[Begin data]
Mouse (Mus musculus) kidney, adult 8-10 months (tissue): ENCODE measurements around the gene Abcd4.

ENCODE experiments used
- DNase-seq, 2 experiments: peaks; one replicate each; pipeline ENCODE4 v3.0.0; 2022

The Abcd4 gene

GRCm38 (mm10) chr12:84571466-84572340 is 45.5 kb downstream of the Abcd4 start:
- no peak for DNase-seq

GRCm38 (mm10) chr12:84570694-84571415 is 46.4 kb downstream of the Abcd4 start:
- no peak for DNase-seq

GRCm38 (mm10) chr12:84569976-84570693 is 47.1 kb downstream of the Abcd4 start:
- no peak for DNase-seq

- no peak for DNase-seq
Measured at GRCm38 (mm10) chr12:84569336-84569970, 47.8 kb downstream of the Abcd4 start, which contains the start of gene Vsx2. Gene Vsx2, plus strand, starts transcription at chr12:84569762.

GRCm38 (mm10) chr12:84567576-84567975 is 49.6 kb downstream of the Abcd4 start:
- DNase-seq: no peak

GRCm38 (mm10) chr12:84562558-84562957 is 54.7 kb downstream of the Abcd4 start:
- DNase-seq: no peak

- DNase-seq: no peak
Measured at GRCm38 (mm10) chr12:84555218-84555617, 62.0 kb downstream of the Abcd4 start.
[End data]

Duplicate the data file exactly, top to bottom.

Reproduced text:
Mouse (Mus musculus) kidney, adult 8-10 months (tissue): ENCODE measurements around the gene Abcd4.

ENCODE experiments used
- DNase-seq, 2 experiments: peaks; one replicate each; pipeline ENCODE4 v3.0.0; 2022

The Abcd4 gene

GRCm38 (mm10) chr12:84571466-84572340 is 45.5 kb downstream of the Abcd4 start:
- no peak for DNase-seq

GRCm38 (mm10) chr12:84570694-84571415 is 46.4 kb downstream of the Abcd4 start:
- no peak for DNase-seq

GRCm38 (mm10) chr12:84569976-84570693 is 47.1 kb downstream of the Abcd4 start:
- no peak for DNase-seq

- no peak for DNase-seq
Measured at GRCm38 (mm10) chr12:84569336-84569970, 47.8 kb downstream of the Abcd4 start, which contains the start of gene Vsx2. Gene Vsx2, plus strand, starts transcription at chr12:84569762.

GRCm38 (mm10) chr12:84567576-84567975 is 49.6 kb downstream of the Abcd4 start:
- DNase-seq: no peak

GRCm38 (mm10) chr12:84562558-84562957 is 54.7 kb downstream of the Abcd4 start:
- DNase-seq: no peak

- DNase-seq: no peak
Measured at GRCm38 (mm10) chr12:84555218-84555617, 62.0 kb downstream of the Abcd4 start.